In a national effort to alleviate poverty, China has already invested deeply in financial technology (“FinTech”) to achieve financial inclusion. In this context, financial social work (FSW) is a good fit with China’s public priorities and the interests of social workers, researchers, policymakers and educators.

Over the course of two decades, Washington University’s Center for Social Development (CSD) has built and sustained partnerships that have set the stage for the introduction of this idea; the training of key FSW local leaders; and the creation of a professional network through conferences, research, and policy/program innovation.

Building on this work, CSD’s director Michael Sherraden and international director Li Zou continued the financial capability and asset building (FCAB) leadership at several recent conferences at Chinese universities.

Speaking on “Financial Capability and Asset Building: A Grand Challenge for Social Work”, Sherraden offered a long-term vision: “Basic finance can become more like a ‘public good’,” using examples such as municipal water systems and public highways.

“People used to have to leave the house each morning to get water. Sometimes the water was dirty and people would get sick. Now, clean water is piped in through plumbing systems, and we take this for granted,” said Sherraden.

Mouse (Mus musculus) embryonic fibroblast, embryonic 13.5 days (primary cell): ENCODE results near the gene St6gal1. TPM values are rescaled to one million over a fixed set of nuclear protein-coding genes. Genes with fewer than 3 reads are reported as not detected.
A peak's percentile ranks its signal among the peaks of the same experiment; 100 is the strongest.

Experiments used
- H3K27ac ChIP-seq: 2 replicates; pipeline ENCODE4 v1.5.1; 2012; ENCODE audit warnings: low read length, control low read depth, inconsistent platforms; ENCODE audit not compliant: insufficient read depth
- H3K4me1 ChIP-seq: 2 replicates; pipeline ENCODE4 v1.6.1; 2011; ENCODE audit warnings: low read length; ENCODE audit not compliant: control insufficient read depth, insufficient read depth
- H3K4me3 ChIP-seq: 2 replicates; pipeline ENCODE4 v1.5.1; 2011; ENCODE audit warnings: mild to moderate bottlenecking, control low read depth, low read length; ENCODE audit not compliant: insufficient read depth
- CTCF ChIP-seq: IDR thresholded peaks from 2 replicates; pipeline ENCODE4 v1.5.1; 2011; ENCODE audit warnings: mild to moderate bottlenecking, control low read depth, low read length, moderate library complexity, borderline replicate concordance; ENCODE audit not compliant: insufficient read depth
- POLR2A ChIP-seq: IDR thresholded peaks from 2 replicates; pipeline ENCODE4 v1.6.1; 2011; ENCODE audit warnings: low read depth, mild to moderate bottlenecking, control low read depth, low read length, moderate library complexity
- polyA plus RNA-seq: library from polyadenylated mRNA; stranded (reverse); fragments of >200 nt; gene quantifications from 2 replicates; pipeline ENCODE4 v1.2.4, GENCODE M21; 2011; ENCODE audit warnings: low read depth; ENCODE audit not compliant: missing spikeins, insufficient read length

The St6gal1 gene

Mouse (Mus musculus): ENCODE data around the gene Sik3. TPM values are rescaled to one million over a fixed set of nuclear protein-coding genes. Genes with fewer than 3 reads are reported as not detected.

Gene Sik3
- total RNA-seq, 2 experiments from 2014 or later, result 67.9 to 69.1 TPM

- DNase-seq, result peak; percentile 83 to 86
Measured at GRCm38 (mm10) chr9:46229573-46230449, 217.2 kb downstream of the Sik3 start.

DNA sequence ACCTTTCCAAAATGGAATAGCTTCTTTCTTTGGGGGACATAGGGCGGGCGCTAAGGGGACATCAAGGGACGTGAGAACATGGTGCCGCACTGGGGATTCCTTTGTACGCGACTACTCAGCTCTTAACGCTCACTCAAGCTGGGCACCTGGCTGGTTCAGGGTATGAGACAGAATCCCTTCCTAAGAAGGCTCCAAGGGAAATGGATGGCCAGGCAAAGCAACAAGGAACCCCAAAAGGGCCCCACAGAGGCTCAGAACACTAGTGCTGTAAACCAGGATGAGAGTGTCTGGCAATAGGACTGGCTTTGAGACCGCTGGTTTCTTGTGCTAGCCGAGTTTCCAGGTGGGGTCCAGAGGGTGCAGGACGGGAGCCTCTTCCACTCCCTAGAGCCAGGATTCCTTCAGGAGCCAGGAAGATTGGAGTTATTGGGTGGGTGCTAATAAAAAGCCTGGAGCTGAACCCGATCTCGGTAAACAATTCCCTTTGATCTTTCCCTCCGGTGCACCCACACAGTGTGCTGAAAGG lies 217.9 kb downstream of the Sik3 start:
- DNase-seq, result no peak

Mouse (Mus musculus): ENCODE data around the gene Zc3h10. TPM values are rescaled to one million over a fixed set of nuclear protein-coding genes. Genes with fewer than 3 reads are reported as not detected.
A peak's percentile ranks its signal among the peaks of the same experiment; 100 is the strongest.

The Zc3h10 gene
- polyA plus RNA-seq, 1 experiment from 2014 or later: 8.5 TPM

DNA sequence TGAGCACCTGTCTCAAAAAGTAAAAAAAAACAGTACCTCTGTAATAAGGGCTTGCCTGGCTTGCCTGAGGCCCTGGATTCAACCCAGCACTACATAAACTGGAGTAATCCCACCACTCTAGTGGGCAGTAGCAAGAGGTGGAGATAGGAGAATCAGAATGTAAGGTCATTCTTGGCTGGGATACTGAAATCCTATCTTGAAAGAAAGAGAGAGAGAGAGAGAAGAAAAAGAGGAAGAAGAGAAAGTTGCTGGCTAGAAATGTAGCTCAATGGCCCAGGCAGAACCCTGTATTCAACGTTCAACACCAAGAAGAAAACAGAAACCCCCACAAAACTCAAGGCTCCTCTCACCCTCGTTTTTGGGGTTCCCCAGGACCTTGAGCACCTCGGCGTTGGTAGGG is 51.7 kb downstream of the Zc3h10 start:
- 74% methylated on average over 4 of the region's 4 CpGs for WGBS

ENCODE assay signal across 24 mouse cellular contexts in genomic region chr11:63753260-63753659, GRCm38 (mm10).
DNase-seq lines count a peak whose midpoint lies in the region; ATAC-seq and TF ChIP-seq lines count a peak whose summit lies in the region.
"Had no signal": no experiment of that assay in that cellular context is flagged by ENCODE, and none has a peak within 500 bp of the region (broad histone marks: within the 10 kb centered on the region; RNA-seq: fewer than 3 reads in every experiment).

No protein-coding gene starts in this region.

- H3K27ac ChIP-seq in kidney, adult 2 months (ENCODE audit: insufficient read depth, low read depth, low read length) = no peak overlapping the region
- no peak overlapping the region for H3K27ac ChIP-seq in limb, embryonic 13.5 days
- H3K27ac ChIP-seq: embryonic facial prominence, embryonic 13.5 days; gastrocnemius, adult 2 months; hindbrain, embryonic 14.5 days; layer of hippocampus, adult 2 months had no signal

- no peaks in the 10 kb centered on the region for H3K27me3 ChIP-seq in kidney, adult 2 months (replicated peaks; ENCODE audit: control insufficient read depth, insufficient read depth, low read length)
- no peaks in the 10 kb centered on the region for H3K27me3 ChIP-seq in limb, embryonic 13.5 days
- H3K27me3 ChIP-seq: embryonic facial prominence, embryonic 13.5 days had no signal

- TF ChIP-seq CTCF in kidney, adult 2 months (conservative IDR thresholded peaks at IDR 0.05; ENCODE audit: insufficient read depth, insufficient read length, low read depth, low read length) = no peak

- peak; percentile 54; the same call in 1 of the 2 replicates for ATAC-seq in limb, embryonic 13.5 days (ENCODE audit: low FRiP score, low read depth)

“In the information age, community banks and ATMs will likely be replaced with access to better quality finance through the internet and mobile technology, avoiding high fees and inefficient, poor quality services. This will be ‘the plumbing’ for finance. This is happening more quickly than many people realize, and China is in the lead globally.”

The first cohort of FSW students at the Central University of Finance and Economics

CSD will continue to advise and support the development of FSW in China, while at the same time learning from its Chinese partners. These productive partnerships will continue through the curriculum, research and ongoing policy and practice innovations.